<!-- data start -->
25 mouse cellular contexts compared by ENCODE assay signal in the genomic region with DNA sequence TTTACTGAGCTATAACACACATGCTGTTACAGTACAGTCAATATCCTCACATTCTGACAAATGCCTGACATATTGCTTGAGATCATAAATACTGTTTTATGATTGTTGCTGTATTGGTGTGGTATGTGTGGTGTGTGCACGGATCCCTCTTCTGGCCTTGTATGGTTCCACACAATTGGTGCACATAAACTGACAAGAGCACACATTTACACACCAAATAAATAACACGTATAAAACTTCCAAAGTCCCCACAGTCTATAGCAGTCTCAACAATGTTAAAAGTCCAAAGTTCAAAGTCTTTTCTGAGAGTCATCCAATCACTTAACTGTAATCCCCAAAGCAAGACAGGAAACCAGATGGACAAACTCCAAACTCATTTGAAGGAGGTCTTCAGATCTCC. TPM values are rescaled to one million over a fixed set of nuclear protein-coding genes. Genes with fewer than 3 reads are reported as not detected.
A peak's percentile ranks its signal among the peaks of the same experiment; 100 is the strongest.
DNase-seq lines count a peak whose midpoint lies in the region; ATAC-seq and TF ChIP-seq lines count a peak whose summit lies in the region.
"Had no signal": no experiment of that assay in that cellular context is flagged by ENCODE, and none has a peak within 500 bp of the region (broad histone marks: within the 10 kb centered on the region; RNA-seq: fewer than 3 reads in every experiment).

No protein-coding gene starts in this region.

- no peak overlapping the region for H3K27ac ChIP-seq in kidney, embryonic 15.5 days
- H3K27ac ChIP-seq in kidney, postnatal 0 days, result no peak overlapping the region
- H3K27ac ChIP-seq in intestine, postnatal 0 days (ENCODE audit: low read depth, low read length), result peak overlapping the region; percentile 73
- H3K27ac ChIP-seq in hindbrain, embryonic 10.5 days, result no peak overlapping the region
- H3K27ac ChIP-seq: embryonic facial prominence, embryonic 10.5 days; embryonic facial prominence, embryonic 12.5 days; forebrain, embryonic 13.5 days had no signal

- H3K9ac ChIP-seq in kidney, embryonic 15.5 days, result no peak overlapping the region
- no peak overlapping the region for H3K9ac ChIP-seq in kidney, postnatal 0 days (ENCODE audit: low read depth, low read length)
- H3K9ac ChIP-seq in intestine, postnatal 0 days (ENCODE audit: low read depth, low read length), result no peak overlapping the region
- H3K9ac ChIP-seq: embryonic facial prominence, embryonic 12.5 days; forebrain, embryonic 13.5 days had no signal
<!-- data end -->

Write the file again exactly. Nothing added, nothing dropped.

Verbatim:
25 mouse cellular contexts compared by ENCODE assay signal in the genomic region with DNA sequence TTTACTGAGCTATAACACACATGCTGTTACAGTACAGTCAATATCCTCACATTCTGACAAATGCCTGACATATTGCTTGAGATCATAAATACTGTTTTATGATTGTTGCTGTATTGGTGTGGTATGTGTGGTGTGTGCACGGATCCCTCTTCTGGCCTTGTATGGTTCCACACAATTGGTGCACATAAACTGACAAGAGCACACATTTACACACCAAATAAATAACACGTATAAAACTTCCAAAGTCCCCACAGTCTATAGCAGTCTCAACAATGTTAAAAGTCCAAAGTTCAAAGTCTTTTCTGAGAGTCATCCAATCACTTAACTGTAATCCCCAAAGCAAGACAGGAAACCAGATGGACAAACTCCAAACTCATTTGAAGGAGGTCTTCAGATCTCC. TPM values are rescaled to one million over a fixed set of nuclear protein-coding genes. Genes with fewer than 3 reads are reported as not detected.
A peak's percentile ranks its signal among the peaks of the same experiment; 100 is the strongest.
DNase-seq lines count a peak whose midpoint lies in the region; ATAC-seq and TF ChIP-seq lines count a peak whose summit lies in the region.
"Had no signal": no experiment of that assay in that cellular context is flagged by ENCODE, and none has a peak within 500 bp of the region (broad histone marks: within the 10 kb centered on the region; RNA-seq: fewer than 3 reads in every experiment).

No protein-coding gene starts in this region.

- no peak overlapping the region for H3K27ac ChIP-seq in kidney, embryonic 15.5 days
- H3K27ac ChIP-seq in kidney, postnatal 0 days, result no peak overlapping the region
- H3K27ac ChIP-seq in intestine, postnatal 0 days (ENCODE audit: low read depth, low read length), result peak overlapping the region; percentile 73
- H3K27ac ChIP-seq in hindbrain, embryonic 10.5 days, result no peak overlapping the region
- H3K27ac ChIP-seq: embryonic facial prominence, embryonic 10.5 days; embryonic facial prominence, embryonic 12.5 days; forebrain, embryonic 13.5 days had no signal

- H3K9ac ChIP-seq in kidney, embryonic 15.5 days, result no peak overlapping the region
- no peak overlapping the region for H3K9ac ChIP-seq in kidney, postnatal 0 days (ENCODE audit: low read depth, low read length)
- H3K9ac ChIP-seq in intestine, postnatal 0 days (ENCODE audit: low read depth, low read length), result no peak overlapping the region
- H3K9ac ChIP-seq: embryonic facial prominence, embryonic 12.5 days; forebrain, embryonic 13.5 days had no signal